MSNBC anchor Joy Reid on her Saturday show "AM Joy" addressed the controversy surrounding posts disparaging the LGBT community on her old website, admitting her claims that she was hacked had not been substantiated.
"A community I support and deeply care about is hurting because of despicable and truly offensive posts being attributed to me," Reid said at the start of her show. "Many of you have seen the blog posts circulating online and social media. Many of them are homophobic and disc in a discriminatory and hateful."
Earlier this week, Reid claimed articles that were homophobic and mocking gay people on her old blog, The Reid Report, were fabricated and claimed her old website was hacked. The Free Beacon has uncovered more old posts by Reid where she made homophobic jokes, praised an Islamophobic blog post, and agreed with Donald Trump's mocking of Rosie O'Donnell.
Reid has yet to provide any evidence that she was hacked. The Daily Beast, a publication that suspended Reid as a columnist as the controversy broke, analyzed Reid's hacking claims and found they do not hold up to scrutiny.
"When a friend found them and sent them to me I was stunned. Frankly, I couldn't imagine where they came from and whose voice that was," Reid said. "I hired cyber security experts to see if somebody manipulated my words or former blog and the reality is they have not been able to prove it."
Reid continued to insist that she believe she didn't write those "hateful things."
"I genuinely do not believe I wrote those hateful things because they are completely alien to me, but I can definitely understand based on things I have tweeted and I have written in the past why some people don't believe me," Reid said. "I have not been exempt from being dumb or cruel or hurtful to the very people I want to advocate for. I own that. I get it. And for that I am truly, truly sorry."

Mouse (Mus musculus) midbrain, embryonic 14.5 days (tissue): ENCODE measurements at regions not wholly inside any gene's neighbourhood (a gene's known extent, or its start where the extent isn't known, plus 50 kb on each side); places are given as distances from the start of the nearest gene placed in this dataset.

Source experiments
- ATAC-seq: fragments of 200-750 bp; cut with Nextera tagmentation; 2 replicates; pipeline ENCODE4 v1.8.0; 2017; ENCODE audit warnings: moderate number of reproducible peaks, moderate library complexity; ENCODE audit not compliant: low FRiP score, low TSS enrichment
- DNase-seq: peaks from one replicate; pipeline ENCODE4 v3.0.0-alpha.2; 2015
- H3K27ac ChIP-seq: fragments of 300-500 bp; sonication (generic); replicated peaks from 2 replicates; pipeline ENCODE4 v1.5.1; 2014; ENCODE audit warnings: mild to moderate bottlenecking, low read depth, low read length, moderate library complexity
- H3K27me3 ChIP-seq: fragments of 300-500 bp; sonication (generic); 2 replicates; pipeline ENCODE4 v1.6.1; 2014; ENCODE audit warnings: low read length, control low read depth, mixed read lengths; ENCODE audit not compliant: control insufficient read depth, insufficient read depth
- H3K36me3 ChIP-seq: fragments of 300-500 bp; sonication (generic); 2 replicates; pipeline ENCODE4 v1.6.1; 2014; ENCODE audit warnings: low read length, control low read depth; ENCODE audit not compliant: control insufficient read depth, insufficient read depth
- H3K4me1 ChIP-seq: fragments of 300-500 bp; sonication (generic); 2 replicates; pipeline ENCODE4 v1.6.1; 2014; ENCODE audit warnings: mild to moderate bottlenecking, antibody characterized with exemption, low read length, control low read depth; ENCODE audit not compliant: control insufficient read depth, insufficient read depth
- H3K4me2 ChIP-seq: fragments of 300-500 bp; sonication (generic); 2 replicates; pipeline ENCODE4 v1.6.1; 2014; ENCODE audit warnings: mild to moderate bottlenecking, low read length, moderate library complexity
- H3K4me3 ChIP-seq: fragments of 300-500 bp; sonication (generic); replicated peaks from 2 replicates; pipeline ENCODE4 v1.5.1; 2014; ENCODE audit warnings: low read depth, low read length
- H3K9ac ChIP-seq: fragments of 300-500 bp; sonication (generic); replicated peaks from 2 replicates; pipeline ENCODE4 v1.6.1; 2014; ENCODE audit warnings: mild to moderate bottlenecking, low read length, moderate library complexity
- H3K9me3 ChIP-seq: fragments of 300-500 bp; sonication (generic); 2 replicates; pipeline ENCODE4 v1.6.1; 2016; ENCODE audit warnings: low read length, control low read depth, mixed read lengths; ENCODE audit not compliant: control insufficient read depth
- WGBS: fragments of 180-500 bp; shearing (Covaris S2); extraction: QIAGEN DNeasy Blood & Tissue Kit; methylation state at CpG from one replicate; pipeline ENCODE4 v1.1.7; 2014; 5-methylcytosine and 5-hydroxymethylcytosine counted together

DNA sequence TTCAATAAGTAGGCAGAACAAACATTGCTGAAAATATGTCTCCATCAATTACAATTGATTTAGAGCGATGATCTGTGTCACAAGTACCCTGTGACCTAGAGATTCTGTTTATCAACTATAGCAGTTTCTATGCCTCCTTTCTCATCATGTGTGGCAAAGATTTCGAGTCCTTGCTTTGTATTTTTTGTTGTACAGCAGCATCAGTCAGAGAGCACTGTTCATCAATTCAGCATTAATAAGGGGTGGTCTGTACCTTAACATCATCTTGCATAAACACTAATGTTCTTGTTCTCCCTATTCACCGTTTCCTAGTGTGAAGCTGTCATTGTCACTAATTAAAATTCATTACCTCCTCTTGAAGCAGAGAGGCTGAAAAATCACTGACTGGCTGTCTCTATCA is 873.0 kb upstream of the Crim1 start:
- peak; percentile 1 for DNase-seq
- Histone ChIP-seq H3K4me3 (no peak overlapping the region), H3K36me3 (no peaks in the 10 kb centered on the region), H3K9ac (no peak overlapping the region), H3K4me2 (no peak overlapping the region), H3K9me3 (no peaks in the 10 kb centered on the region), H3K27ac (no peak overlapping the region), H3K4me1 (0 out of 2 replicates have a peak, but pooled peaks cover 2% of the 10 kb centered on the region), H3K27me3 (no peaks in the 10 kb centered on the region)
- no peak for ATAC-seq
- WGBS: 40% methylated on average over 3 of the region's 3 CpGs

Reid went on to apologize for a tweet she sent comparing conservative commentator Anne Coulter to a drag queen and shared experiences of people close to her coming out and her reaction to them.
"I can only say that the person I am now is not the person I was then. I like to think I have gotten better as a person overtime, that I am still growing, that I'm not the same person I was 10 or five or even one year ago and I know that my goal is to try to be a better person or a better ally," Reid said. "Now the reality is, I have to own the things that I have written and tweeted and said, and I'm hoping out of all of this there's an opportunity to talk about the ways in which hurtful speech really does imperil marginalized communities."
Reid didn't address whether the FBI was investigating whether her old blog was hacked. Earlier in the week, her lawyer John H. Reichman released a statement that said the FBI has an open investigation into whether Reid was hacked.
"We have received confirmation the FBI has opened an investigation into potential criminal activities surrounding several online accounts, including personal email and blog accounts, belonging to Joy-Ann Reid," Reichman said in the statement. "Our own investigation and monitoring of the situation will continue in parallel, and we are cooperating with law enforcement as their investigation proceeds."